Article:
If Celine Dion has her way, the children of the world will “be free and find their own individuality through clothes.” Clothes that pretty much look alike and are all the same colour, that is.
The pop diva launched a gender neutral children’s clothing line last month, Celinununu, which supposedly “breeds equality and freedom of spirit, serving as a platform for a new humanistic education.”
Ah to be a kid again. I remember when my parents were plying me with shirts depicting firetrucks and comic book characters; I wasn’t having any of it. “C’mon mum, can’t I please have clothes that give me a humanistic education instead?”
Or something like that anyway.
Having three young nephews, I see what kids do to their clothes. I don’t have high hopes that something destined to be stained by every substance imaginable will be so metaphysically transcendent.
In the interests of full disclosure, my sense of style is about on par with Martin Crane’s chair in Frasier.Even so, I find it laughable that one can expect independence to emanate from a clothing brand that eliminates the number one way children group themselves – by sex.
Adults play a hand in this of course, but the boy-girl segregation is rooted in indisputable biological differences that unsurprisingly manifest as differing preferences when it comes to activities, toys, and yes, clothes.
That isn’t to say all boys think alike or that all girls do. We have to look at the averages and not the exceptions, however. Companies that make and market gendered clothes are simply catering to differences in the sexes, not causing them.
Dion’s latest business venture suggests that boys are shackled by blue. In launching the brand, she said it would “liberate” children. Friends of mine with young daughters say it’s hard to get them to wear anything other than princess dresses some days. I doubt they think they’re held prisoners by pink.
This isn’t to say that kid-focused marketing doesn’t sometimes go to farcical extremes. Most toys don’t need to be gendered and there are lots of crossover styles and colours of clothing that appeal to both boys and girls.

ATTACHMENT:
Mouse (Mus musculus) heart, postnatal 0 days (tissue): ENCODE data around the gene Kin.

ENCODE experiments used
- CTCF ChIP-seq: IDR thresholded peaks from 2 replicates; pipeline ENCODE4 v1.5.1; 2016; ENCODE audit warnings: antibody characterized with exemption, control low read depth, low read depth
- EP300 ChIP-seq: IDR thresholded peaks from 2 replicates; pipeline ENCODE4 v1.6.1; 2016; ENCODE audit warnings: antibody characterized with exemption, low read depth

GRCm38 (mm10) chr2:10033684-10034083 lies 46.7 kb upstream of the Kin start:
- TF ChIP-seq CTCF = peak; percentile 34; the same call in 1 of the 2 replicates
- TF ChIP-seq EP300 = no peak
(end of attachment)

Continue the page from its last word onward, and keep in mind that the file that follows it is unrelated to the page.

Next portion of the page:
I don’t think that science kits should be branded as boy toys any more than girls should have a monopoly on paint sets. Let children decide for themselves instead of making them the victims of a society denying biological realities.
In purging anything outside of the middle section of the Toys “R” Us Venn diagram, parents and children are left with fewer choices. This is the opposite of what progressives claim to want.
Forget for a moment that $71 price tag on a Celinununu onesie. The styles yearn for the world that post-modern parents think should exist rather than the one that does.
There have always been boys interested in what are conventionally viewed as girl toys, and vice-versa. That’s why the word ‘tomboy’ exists. Making everything gender neutral excludes these and all other kids from having and expressing their own interests.
Dion’s talent as a musician is undeniable, but her view of parenting is concerning. “Our children – they are not really our children,” she said in an advertisement for the clothing line. “As we are all just links in a never-ending chain that is life.”
It seems like the latest incarnation of Hillary Clinton’s “it takes a village” line. Though parents are growing more wary of the other villagers making decisions that ought to be made strictly by mum and dad.
Many of the stereotypes that exist around what children want exist because of what they’ve been choosing for generations. We can’t change that, even if the political current is shifting.
If Celinununu is for you, then go for it. Adorn your kids in black and white if that’s what they desire. But don’t be surprised if little Timmy or Tina gravitates to whatever is in their wardrobe right now, uninterested in the grown-up culture war about gender neutrality.
There’s a stark difference between breaking down barriers and denying reality. If parents load up their kids’ wardrobes with duds from Celinununu for political reasons rather than stylistic ones, they’re missing that point as well.
I’ve no doubt there’s a market for this, but I fear we’re forcing the far-Left’s shallow idealism on children who already face enough challenges in this world.
If I see Dion’s clothes in the store, it’s safe to say my cart will go on.
Andrew Lawton is columnist for The Interimand a fellow at the True North Initiative.